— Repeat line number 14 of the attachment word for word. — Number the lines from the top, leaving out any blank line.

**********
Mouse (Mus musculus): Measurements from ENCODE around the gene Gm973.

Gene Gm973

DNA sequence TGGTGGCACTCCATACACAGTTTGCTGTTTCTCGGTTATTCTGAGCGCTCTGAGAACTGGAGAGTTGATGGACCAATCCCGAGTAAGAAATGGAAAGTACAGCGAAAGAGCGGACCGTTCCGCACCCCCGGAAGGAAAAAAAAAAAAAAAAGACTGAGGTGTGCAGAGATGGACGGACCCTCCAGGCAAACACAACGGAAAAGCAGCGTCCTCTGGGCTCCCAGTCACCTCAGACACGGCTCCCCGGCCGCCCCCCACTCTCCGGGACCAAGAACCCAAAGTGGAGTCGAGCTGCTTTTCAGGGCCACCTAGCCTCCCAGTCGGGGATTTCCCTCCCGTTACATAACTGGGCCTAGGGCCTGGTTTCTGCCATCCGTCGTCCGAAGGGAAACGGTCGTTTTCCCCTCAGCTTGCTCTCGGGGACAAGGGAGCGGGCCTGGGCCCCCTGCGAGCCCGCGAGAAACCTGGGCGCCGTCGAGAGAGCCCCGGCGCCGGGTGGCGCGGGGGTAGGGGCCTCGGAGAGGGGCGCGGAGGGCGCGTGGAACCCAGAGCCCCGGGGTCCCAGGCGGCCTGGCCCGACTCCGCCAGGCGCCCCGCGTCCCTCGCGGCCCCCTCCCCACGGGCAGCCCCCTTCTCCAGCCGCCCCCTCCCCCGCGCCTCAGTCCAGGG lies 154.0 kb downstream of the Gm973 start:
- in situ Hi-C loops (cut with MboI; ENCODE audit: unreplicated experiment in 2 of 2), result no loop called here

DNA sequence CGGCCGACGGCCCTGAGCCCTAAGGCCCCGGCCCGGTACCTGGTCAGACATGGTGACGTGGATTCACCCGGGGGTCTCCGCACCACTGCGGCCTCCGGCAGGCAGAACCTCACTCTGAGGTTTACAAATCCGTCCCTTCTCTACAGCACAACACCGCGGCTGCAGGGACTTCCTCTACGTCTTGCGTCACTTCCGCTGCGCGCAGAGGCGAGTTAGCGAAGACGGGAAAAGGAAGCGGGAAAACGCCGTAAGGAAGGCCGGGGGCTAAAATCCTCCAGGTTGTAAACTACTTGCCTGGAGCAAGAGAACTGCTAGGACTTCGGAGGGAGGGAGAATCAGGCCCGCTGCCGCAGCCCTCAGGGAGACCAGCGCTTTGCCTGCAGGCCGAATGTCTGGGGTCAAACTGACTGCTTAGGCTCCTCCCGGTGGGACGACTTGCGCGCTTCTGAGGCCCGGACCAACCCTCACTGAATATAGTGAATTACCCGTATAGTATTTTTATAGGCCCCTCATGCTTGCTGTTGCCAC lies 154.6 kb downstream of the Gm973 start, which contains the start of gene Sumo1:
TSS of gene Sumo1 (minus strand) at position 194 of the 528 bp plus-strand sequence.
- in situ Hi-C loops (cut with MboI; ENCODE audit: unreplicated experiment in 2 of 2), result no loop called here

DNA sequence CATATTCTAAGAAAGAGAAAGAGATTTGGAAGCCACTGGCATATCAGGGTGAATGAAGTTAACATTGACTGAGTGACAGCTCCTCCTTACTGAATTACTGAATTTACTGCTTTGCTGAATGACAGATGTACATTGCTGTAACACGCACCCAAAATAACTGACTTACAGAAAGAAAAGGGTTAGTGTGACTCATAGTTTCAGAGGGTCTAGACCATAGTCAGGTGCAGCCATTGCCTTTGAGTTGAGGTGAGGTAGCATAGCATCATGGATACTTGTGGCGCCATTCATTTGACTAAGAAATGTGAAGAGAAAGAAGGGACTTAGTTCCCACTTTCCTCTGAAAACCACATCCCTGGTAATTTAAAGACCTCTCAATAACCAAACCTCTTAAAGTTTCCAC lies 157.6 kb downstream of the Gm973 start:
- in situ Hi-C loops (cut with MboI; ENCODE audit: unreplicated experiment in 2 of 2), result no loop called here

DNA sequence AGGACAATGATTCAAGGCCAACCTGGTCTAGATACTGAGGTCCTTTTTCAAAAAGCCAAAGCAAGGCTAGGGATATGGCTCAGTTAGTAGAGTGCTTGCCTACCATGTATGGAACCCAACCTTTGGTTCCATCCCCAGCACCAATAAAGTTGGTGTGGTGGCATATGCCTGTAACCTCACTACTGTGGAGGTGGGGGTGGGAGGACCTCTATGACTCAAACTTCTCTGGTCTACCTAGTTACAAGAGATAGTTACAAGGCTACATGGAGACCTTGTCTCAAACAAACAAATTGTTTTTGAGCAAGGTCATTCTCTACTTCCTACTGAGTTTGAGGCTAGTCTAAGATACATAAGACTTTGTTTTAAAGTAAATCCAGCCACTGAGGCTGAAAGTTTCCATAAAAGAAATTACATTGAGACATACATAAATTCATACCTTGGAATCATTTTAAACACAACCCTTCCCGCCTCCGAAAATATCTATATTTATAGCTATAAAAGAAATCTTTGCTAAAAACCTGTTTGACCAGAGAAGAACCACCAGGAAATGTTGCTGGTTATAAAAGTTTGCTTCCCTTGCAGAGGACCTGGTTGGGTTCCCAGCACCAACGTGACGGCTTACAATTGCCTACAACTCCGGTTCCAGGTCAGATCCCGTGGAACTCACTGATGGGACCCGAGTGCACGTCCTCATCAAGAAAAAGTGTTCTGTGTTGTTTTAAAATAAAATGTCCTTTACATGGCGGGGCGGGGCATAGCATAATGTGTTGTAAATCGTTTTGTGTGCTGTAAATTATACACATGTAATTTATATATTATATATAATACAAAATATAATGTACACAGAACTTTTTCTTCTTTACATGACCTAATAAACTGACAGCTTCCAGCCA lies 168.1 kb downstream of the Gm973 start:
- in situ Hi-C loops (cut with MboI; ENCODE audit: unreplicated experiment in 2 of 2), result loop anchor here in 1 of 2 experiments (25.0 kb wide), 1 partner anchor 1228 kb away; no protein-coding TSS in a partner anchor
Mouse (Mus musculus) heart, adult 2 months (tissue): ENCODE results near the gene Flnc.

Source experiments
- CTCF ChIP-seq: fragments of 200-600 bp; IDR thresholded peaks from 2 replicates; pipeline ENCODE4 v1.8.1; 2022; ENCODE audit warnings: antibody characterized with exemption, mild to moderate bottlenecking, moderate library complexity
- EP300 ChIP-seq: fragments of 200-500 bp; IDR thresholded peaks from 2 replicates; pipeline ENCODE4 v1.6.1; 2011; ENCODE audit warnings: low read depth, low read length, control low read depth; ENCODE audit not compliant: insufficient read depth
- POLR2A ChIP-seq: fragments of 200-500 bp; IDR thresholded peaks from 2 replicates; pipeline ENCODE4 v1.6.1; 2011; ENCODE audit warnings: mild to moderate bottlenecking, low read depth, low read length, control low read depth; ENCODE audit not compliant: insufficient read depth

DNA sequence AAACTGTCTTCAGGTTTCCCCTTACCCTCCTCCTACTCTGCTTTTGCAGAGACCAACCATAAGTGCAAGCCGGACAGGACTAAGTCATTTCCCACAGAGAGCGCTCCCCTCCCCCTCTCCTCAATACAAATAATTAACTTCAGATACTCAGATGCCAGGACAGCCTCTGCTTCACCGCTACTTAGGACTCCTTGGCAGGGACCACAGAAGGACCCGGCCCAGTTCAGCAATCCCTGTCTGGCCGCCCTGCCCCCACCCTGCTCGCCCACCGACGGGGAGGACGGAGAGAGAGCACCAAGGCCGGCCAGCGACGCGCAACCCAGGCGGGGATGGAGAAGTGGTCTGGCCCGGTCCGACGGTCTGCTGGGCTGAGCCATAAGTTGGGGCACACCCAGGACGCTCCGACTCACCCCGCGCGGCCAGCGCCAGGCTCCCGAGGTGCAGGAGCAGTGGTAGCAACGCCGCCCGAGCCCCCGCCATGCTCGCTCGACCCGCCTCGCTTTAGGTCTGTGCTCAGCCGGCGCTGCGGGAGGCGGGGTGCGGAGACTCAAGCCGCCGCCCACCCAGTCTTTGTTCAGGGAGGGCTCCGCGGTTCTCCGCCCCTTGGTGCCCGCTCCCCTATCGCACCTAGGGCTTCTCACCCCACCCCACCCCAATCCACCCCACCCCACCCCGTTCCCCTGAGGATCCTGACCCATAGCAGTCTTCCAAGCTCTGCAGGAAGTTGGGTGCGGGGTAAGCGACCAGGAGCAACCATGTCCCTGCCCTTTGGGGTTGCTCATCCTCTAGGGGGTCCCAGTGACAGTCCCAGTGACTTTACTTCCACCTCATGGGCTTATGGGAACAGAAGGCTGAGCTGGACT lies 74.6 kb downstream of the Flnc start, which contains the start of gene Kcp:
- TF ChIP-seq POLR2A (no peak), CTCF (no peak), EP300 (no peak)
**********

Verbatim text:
- CTCF ChIP-seq: fragments of 200-600 bp; IDR thresholded peaks from 2 replicates; pipeline ENCODE4 v1.8.1; 2022; ENCODE audit warnings: antibody characterized with exemption, mild to moderate bottlenecking, moderate library complexity